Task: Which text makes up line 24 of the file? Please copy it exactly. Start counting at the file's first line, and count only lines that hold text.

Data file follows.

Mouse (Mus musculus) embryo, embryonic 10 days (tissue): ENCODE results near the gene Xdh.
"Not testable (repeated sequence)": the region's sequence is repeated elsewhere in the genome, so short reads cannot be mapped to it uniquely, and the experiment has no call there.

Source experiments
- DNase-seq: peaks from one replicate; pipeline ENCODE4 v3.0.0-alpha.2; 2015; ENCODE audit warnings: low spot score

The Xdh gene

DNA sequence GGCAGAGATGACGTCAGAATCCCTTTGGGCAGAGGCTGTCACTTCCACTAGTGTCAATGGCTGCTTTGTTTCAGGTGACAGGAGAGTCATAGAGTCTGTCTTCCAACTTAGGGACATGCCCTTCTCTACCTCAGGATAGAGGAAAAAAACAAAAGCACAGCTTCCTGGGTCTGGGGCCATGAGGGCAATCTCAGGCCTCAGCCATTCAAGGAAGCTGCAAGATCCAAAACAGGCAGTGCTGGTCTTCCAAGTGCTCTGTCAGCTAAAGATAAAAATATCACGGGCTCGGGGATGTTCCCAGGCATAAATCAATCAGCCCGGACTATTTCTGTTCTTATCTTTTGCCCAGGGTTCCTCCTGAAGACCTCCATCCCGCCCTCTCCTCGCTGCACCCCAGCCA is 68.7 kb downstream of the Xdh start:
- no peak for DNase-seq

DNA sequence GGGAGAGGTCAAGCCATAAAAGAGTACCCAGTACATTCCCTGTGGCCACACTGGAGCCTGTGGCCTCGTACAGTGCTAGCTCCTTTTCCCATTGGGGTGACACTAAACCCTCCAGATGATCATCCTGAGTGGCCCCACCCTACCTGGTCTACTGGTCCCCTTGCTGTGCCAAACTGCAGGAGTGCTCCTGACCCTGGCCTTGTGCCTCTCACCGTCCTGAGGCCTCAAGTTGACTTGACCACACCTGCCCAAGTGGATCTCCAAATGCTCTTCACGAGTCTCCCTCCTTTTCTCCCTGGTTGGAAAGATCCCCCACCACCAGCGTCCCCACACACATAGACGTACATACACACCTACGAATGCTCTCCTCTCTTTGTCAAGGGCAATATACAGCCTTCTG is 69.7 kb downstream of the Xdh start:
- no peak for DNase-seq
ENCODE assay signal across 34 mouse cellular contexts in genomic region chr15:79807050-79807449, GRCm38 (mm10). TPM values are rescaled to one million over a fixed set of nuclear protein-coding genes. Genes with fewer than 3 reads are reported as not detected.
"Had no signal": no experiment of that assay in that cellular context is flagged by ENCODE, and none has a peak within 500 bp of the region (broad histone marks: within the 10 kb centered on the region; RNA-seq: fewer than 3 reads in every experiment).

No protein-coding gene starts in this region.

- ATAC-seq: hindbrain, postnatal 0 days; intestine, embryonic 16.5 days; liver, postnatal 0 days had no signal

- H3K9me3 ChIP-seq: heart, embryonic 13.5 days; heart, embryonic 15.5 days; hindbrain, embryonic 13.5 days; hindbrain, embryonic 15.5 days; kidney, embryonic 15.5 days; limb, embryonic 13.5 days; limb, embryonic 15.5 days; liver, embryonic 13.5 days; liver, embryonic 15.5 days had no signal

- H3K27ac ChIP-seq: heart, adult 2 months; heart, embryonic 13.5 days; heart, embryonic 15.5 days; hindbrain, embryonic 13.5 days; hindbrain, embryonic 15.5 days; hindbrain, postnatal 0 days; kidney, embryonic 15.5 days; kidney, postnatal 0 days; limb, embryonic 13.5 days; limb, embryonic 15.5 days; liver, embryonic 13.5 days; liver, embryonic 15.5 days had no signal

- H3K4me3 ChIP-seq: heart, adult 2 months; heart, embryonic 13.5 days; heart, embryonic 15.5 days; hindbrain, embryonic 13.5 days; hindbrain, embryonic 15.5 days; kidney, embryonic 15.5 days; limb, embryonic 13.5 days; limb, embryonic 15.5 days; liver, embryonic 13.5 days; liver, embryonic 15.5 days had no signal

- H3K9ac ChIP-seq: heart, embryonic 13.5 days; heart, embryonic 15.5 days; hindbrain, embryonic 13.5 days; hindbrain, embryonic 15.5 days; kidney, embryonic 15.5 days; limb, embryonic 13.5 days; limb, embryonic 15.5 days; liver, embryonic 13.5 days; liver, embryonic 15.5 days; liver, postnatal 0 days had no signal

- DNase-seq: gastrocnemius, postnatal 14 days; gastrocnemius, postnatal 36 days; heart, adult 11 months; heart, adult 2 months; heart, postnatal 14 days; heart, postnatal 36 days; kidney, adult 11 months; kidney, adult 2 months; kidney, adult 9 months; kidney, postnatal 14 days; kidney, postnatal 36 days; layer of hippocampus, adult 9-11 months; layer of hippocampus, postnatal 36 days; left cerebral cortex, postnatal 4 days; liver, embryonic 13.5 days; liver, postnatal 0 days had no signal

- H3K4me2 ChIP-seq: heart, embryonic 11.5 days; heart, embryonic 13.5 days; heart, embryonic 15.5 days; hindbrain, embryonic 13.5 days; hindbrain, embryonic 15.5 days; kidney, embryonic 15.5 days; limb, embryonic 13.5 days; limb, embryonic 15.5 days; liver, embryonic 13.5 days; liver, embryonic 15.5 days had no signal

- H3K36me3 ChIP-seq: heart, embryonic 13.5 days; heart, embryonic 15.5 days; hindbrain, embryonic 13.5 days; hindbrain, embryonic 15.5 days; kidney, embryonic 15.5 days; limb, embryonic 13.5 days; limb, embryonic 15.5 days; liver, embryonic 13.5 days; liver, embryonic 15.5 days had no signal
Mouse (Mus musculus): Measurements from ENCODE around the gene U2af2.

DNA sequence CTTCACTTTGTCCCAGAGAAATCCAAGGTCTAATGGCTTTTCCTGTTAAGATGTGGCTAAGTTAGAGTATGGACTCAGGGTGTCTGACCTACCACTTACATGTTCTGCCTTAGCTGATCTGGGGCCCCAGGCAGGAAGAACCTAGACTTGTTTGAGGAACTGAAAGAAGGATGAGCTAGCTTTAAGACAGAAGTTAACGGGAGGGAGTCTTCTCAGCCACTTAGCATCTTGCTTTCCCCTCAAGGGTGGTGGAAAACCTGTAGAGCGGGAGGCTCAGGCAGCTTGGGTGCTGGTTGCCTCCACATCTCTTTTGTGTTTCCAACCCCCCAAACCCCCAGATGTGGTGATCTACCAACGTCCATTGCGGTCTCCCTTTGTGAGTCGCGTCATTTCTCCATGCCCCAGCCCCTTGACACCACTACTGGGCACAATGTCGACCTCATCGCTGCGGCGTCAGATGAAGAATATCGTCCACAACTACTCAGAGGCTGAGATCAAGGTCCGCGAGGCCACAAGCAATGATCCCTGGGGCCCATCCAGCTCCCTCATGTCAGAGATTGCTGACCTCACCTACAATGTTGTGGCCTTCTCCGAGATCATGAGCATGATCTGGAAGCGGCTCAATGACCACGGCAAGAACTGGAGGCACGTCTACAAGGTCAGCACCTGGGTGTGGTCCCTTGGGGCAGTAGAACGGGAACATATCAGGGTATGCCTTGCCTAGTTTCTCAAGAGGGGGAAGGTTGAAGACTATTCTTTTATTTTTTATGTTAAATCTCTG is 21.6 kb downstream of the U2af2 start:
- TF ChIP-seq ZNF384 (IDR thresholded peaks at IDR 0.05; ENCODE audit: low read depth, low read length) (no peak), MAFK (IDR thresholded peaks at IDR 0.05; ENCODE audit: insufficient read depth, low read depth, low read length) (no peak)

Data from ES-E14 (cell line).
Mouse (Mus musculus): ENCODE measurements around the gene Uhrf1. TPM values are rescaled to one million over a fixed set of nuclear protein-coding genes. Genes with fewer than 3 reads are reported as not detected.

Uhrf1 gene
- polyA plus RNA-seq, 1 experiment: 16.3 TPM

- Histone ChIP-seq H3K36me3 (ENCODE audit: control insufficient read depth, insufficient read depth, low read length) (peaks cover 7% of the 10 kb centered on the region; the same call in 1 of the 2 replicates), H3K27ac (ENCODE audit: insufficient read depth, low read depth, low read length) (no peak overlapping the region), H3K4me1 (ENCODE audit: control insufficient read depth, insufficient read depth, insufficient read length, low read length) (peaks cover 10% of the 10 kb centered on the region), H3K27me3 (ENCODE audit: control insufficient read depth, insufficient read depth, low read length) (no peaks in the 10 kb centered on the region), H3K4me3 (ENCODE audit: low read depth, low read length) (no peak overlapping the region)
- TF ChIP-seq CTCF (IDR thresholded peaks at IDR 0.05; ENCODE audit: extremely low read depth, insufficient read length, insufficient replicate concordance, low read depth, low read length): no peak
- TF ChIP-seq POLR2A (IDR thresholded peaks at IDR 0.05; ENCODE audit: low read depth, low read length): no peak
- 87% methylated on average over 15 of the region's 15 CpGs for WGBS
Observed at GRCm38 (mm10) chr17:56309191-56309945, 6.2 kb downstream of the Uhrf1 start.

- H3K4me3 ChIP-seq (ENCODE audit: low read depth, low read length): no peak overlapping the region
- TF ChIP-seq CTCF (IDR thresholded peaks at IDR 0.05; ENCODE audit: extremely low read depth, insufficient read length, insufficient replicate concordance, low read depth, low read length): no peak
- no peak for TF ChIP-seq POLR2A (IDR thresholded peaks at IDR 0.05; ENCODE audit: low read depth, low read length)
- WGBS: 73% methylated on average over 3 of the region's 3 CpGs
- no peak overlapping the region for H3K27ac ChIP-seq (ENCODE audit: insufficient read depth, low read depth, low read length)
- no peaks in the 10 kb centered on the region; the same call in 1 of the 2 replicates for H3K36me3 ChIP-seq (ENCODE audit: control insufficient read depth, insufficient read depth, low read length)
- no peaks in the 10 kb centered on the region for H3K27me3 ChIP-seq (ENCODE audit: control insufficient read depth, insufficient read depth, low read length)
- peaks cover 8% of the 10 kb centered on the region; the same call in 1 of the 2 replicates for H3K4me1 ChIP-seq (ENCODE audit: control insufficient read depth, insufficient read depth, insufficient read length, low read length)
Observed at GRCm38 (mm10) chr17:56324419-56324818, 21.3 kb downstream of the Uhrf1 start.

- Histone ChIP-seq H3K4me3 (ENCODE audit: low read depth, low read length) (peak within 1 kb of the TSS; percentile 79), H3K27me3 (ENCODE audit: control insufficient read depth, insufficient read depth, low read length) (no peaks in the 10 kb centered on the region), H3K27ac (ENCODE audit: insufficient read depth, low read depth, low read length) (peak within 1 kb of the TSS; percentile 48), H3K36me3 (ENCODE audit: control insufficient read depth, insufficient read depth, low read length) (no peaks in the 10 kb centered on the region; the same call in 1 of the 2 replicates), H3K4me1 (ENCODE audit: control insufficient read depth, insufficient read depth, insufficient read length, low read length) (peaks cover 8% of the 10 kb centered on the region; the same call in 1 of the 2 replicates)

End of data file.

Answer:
Data from ES-E14 (cell line).